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Brodzinski v. Pulek

Decided: October 24, 1961.

EMILY BRODZINSKI, EXECUTRIX OF THE ESTATE OF STANLEY PULEK, DECEASED, PLAINTIFF,
v.
ISABELLA PULEK, BLOOMFIELD SAVINGS BANK, A BANKING INSTITUTION OF THE STATE OF NEW JERSEY, AND PEDDIE REALTY COMPANY, A NEW JERSEY CORPORATION, DEFENDANTS



Mintz, J.s.c.

Mintz

The plaintiff seeks an adjudication of the interests of the respective litigants in and to a certain bond and mortgages. She is the executrix under the will of her late father, Stanley Pulek, and contends that he and his wife, defendant Isabella Pulek, held said securities as tenants in common. Defendant contends that they were joint tenants and upon Stanley's death she acquired the absolute interest in the same.

The late Stanley Pulek and the defendant, Isabella Pulek were married in May, 1952. Each had been previously married. He died on September 10, 1960. Prior to said marriage Stanley operated a tavern and restaurant known as Stanley's Anchor Inn at 105 Hawthorne Avenue, Newark, N.J. Upon their marriage the defendant took an active interest in the operation of the business which subsequently prospered. In November 1953 they acquired the stock interest in Peddie Realty Company, the corporation which owned the real estate upon which the business was conducted and which subsequently acquired an adjoining parcel. In 1955 the tavern license was issued in the names of Stanley and Isabella jointly and presumably they operated the business as partners. The Peddie Realty Company stock was equally distributed between the decedent and the defendant.

The marriage was a rocky one. On July 16, 1954 they entered into a separation agreement prepared by Michael L. Mango, who essentially was Mr. Pulek's attorney but on occasion represented both of them in connection with their marital affairs. The defendant returned to her husband in December 1954 and together they worked hard in the business.

In December 1959 decedent was anxious to sell the business and ultimately the defendant wife concurred. An agreement of sale was entered into dated December 8, 1959 with John Peterson and William Speros. This agreement provided for the sale of all the issued shares of stock of the Peddie Realty Company and all their right and title in the tavern and restaurant, including the liquor license, for the sum of $240,000. There was a down payment made of $40,000. Title was closed on January 5, 1960. Pursuant to the contract at the closing, the following instruments, the subject of this litigation, were delivered to the decedent and his wife:

(a) Bond -- Peddie Realty Company to Stanley Pulek and Isabella Pulek in the principal sum of $200,000 with interest at 5%, said principal and interest payable in monthly installments of $1,283.44 for a 21-year period.

(b) Real estate mortgage from Peddie Realty Company to Stanley Pulek and Isabella Pulek in the principal sum of $200,000, providing for the same monthly payments as prescribed in the bond.

(c) Chattel mortgage from Stanley's Anchor Inn Corp. to Stanley Pulek and Isabella Pulek covering the fixtures and equipment in the tavern and restaurant premises, likewise in the principal sum of $200,000 and providing for the same monthly payments.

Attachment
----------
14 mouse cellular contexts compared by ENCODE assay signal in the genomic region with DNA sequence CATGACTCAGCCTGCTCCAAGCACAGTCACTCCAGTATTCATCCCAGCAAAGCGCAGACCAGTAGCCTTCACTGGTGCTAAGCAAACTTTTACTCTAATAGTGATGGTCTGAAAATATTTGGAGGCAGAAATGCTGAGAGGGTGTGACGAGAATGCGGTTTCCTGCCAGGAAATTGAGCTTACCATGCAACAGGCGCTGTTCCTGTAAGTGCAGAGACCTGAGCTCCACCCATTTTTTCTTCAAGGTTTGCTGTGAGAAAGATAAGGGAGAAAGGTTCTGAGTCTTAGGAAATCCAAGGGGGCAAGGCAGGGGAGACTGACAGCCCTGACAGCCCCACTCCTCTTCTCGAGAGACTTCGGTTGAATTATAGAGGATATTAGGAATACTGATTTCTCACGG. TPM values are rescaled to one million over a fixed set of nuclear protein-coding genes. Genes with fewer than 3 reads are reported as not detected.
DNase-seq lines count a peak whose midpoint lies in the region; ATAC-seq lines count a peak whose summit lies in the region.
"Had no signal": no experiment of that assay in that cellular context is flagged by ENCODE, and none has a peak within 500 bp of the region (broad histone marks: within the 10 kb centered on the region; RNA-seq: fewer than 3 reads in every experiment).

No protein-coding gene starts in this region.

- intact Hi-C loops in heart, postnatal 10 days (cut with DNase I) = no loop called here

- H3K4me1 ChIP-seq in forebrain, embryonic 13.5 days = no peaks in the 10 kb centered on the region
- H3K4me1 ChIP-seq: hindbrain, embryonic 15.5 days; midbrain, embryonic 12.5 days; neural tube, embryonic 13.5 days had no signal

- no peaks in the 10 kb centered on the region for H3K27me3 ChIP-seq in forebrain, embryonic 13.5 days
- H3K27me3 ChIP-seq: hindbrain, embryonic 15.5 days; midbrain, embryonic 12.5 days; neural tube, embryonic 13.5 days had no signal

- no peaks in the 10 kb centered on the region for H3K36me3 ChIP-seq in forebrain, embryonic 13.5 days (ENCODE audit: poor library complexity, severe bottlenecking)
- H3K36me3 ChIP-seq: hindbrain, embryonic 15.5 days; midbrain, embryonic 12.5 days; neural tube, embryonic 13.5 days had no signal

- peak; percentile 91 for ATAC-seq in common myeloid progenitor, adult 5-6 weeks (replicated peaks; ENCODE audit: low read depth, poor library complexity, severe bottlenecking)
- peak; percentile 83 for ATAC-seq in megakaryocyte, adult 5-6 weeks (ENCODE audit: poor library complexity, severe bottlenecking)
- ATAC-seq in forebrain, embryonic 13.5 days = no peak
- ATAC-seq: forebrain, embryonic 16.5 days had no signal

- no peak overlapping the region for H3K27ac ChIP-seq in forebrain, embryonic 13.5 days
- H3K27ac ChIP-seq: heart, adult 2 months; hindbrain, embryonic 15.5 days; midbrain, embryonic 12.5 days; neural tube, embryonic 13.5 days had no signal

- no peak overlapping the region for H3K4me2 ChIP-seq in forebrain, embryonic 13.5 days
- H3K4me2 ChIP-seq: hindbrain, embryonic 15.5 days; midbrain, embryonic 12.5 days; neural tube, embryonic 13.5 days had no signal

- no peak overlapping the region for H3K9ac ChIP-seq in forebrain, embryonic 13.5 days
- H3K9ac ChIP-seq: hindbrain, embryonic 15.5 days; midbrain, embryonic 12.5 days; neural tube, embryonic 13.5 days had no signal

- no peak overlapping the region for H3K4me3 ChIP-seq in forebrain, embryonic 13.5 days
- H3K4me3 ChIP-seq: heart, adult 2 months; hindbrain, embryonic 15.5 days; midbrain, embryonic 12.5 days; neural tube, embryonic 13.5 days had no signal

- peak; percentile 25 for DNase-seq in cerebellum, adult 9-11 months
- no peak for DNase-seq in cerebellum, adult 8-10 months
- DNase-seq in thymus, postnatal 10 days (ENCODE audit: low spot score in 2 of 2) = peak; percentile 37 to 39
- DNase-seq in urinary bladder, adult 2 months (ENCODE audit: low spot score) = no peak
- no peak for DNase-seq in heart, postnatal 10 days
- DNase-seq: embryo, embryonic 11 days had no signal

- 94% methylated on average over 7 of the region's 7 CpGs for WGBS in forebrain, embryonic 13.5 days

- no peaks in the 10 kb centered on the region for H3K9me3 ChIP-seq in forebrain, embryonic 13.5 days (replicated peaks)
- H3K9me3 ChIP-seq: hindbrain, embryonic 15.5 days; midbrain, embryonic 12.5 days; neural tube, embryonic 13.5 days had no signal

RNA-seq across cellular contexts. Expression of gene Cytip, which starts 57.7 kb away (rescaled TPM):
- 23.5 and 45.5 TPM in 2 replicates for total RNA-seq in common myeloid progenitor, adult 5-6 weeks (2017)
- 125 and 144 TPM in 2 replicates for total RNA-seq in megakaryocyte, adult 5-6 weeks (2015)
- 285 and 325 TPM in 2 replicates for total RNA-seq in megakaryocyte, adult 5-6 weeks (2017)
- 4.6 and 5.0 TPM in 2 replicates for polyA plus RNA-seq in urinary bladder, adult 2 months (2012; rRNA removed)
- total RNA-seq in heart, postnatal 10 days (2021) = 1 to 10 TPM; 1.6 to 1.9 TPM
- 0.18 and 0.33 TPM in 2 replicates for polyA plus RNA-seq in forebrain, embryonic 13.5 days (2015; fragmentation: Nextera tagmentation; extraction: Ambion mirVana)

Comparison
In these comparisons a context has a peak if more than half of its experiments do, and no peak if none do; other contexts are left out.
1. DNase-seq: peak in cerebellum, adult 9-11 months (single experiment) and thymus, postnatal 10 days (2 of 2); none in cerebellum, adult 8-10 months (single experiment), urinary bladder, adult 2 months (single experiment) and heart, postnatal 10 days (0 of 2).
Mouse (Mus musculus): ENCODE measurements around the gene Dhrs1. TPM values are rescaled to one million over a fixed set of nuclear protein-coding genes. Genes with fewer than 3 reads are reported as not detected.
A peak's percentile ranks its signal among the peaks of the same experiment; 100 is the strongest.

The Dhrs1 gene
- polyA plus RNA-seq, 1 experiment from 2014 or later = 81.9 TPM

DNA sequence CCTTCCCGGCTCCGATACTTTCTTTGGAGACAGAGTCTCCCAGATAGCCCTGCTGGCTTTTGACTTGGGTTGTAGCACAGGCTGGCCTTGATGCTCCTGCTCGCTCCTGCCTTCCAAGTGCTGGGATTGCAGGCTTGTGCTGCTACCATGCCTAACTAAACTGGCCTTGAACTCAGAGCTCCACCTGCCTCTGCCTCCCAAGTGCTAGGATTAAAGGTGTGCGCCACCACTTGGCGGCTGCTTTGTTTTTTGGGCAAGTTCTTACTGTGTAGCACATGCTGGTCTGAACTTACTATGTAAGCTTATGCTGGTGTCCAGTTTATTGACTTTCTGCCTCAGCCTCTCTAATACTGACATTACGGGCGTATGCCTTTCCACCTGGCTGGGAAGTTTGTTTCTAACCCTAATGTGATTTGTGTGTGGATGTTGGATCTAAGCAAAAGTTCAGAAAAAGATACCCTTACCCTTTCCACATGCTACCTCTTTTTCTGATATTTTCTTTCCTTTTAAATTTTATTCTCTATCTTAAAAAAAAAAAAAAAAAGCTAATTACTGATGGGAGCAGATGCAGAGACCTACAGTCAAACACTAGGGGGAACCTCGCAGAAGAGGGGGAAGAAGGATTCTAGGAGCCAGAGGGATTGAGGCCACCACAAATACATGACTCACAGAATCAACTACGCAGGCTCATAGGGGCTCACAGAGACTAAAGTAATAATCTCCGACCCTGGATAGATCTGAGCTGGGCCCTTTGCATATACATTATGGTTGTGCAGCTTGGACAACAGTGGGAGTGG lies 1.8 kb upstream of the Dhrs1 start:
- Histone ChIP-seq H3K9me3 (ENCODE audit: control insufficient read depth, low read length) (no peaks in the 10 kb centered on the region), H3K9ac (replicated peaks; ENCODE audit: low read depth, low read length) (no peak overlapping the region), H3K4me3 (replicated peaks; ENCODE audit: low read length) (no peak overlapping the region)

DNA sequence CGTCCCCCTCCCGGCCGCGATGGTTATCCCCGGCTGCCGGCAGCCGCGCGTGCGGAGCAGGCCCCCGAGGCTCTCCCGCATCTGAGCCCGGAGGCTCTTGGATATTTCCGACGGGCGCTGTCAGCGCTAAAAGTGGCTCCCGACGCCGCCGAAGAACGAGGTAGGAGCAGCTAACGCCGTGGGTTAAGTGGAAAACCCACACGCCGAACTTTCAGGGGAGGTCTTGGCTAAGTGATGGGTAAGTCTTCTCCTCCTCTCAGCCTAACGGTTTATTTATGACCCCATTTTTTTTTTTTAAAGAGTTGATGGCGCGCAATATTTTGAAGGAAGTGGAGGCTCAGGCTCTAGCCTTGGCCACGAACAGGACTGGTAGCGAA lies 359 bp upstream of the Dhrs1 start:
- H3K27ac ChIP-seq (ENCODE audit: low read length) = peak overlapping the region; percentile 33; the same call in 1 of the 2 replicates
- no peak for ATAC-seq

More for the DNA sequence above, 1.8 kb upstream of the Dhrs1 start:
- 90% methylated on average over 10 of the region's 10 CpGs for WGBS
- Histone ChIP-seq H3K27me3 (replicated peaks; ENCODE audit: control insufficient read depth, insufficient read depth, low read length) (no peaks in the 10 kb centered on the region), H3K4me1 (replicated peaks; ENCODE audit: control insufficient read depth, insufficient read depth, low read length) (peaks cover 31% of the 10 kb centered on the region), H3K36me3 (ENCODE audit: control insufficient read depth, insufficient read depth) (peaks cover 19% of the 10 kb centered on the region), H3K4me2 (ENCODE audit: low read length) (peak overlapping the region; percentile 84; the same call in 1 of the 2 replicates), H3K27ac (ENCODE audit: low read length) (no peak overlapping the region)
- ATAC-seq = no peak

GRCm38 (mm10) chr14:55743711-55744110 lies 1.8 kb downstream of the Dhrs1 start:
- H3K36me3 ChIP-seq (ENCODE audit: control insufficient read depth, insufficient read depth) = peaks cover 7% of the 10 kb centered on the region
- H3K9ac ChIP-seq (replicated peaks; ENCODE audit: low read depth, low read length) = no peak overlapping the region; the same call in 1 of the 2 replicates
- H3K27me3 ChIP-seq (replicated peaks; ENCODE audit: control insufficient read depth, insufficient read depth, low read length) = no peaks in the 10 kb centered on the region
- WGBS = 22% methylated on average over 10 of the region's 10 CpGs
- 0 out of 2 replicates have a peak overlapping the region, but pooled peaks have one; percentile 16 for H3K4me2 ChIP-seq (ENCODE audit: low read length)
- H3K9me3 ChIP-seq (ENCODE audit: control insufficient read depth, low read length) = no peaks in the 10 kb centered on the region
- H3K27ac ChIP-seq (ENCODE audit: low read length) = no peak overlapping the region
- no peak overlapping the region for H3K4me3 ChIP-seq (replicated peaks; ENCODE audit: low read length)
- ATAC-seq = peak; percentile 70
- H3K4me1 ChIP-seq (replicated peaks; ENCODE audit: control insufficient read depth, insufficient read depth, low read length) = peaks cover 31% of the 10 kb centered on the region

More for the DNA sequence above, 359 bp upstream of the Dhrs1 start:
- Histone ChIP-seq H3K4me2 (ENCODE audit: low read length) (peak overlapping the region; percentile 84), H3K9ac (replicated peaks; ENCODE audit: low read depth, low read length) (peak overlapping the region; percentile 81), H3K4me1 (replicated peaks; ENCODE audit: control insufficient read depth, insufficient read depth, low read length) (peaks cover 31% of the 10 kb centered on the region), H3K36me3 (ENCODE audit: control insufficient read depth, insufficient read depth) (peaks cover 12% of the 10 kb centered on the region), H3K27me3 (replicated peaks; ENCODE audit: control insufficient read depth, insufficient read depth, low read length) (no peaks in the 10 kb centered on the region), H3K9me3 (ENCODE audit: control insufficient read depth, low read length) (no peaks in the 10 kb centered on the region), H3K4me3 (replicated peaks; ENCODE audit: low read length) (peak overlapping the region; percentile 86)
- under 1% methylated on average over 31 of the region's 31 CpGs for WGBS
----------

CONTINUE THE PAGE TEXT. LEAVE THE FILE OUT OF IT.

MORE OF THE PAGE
Plaintiff contends that the decedent and his wife Isabella intended to create a tenancy in common, that a joint tenancy was never intended and consequently the instruments should be reformed so as to express the mutual intent of the parties. Plaintiff further asserts that assuming a joint tenancy was intended and established, the subsequent conduct of the parties effected a severance so that at the time of decedent's death, the parties were tenants in common in the subject bond and mortgages.

N.J.S.A. 46:2D-1 provides:

"When any mortgage, covering real estate or chattels or both, shall hereafter be made and executed to, or assigned to, any husband and wife, such mortgage shall be held by such husband and wife as joint tenants and not as tenants in common, both as to the legal estate and the beneficial interest or debt thereby secured, unless otherwise therein provided."

Clearly under the cited statute the securities were held by the decedent and his wife as joint tenants. Plaintiff asserts that there was a mutual mistake as to the legal consequences of the instruments. Mr. Mango testified that while he did not directly inquire from his clients (as he should have) as to what type of tenancy they desired to create, he gathered from their conduct and the surrounding circumstances that their intent was to hold the bond and two mortgages as tenants in common. He further testified that he was unaware of the cited statute at the time the instruments were drafted and executed, and that he intended to create a tenancy in common.

At the closing of title the Puleks requested the buyers to make out separate checks to each of them for one-half of the monthly payments. They did so for a brief period until the Puleks made other arrangements with the Bloomfield Savings Bank. Apparently Mr. Mango received some of the checks made payable to Mrs. Pulek, for he remitted a few monthly payments to her each in the sum of $641.72. On May 4, 1960 the Puleks entered into an agreement with the Bloomfield Savings Bank, whereby the bond and mortgages were delivered to the ...


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